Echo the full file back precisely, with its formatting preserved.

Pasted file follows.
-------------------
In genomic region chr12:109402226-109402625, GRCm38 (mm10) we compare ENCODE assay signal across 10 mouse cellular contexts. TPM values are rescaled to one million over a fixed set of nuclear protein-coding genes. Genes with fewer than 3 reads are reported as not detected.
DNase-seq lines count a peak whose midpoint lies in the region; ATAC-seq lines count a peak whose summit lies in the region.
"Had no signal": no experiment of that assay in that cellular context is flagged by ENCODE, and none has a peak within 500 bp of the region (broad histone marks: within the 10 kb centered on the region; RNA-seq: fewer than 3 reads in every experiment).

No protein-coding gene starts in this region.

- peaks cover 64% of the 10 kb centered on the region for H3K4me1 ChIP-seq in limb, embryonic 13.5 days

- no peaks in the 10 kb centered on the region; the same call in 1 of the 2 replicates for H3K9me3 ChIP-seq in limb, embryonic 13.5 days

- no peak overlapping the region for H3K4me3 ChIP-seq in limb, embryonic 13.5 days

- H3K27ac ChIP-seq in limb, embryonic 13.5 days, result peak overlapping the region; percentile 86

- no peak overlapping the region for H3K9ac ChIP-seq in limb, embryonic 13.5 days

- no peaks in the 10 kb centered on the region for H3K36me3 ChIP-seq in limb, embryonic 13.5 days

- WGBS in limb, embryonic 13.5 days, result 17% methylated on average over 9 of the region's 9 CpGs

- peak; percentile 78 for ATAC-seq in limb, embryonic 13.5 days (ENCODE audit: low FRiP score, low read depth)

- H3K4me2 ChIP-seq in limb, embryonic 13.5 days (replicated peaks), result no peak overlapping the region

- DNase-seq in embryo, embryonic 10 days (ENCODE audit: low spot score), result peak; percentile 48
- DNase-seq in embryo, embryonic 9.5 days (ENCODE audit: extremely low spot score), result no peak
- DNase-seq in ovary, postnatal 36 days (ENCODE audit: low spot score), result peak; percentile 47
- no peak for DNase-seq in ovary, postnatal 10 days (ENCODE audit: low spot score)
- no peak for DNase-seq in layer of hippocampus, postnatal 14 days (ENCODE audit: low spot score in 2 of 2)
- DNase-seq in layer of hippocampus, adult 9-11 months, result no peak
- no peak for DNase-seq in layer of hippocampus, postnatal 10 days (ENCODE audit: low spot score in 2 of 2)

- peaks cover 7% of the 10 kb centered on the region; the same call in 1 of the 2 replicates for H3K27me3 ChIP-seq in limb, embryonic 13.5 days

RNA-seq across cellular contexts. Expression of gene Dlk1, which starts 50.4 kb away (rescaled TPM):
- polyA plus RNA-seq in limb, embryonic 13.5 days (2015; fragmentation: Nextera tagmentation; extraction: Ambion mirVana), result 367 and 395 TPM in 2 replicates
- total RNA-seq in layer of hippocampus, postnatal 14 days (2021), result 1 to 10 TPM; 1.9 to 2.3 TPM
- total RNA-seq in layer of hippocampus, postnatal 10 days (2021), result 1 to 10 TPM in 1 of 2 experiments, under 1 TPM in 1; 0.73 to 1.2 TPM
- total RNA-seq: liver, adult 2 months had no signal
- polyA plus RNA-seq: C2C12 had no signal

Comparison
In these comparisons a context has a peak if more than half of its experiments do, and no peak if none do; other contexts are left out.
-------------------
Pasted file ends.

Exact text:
In genomic region chr12:109402226-109402625, GRCm38 (mm10) we compare ENCODE assay signal across 10 mouse cellular contexts. TPM values are rescaled to one million over a fixed set of nuclear protein-coding genes. Genes with fewer than 3 reads are reported as not detected.
DNase-seq lines count a peak whose midpoint lies in the region; ATAC-seq lines count a peak whose summit lies in the region.
"Had no signal": no experiment of that assay in that cellular context is flagged by ENCODE, and none has a peak within 500 bp of the region (broad histone marks: within the 10 kb centered on the region; RNA-seq: fewer than 3 reads in every experiment).

No protein-coding gene starts in this region.

- peaks cover 64% of the 10 kb centered on the region for H3K4me1 ChIP-seq in limb, embryonic 13.5 days

- no peaks in the 10 kb centered on the region; the same call in 1 of the 2 replicates for H3K9me3 ChIP-seq in limb, embryonic 13.5 days

- no peak overlapping the region for H3K4me3 ChIP-seq in limb, embryonic 13.5 days

- H3K27ac ChIP-seq in limb, embryonic 13.5 days, result peak overlapping the region; percentile 86

- no peak overlapping the region for H3K9ac ChIP-seq in limb, embryonic 13.5 days

- no peaks in the 10 kb centered on the region for H3K36me3 ChIP-seq in limb, embryonic 13.5 days

- WGBS in limb, embryonic 13.5 days, result 17% methylated on average over 9 of the region's 9 CpGs

- peak; percentile 78 for ATAC-seq in limb, embryonic 13.5 days (ENCODE audit: low FRiP score, low read depth)

- H3K4me2 ChIP-seq in limb, embryonic 13.5 days (replicated peaks), result no peak overlapping the region

- DNase-seq in embryo, embryonic 10 days (ENCODE audit: low spot score), result peak; percentile 48
- DNase-seq in embryo, embryonic 9.5 days (ENCODE audit: extremely low spot score), result no peak
- DNase-seq in ovary, postnatal 36 days (ENCODE audit: low spot score), result peak; percentile 47
- no peak for DNase-seq in ovary, postnatal 10 days (ENCODE audit: low spot score)
- no peak for DNase-seq in layer of hippocampus, postnatal 14 days (ENCODE audit: low spot score in 2 of 2)
- DNase-seq in layer of hippocampus, adult 9-11 months, result no peak
- no peak for DNase-seq in layer of hippocampus, postnatal 10 days (ENCODE audit: low spot score in 2 of 2)

- peaks cover 7% of the 10 kb centered on the region; the same call in 1 of the 2 replicates for H3K27me3 ChIP-seq in limb, embryonic 13.5 days

RNA-seq across cellular contexts. Expression of gene Dlk1, which starts 50.4 kb away (rescaled TPM):
- polyA plus RNA-seq in limb, embryonic 13.5 days (2015; fragmentation: Nextera tagmentation; extraction: Ambion mirVana), result 367 and 395 TPM in 2 replicates
- total RNA-seq in layer of hippocampus, postnatal 14 days (2021), result 1 to 10 TPM; 1.9 to 2.3 TPM
- total RNA-seq in layer of hippocampus, postnatal 10 days (2021), result 1 to 10 TPM in 1 of 2 experiments, under 1 TPM in 1; 0.73 to 1.2 TPM
- total RNA-seq: liver, adult 2 months had no signal
- polyA plus RNA-seq: C2C12 had no signal

Comparison
In these comparisons a context has a peak if more than half of its experiments do, and no peak if none do; other contexts are left out.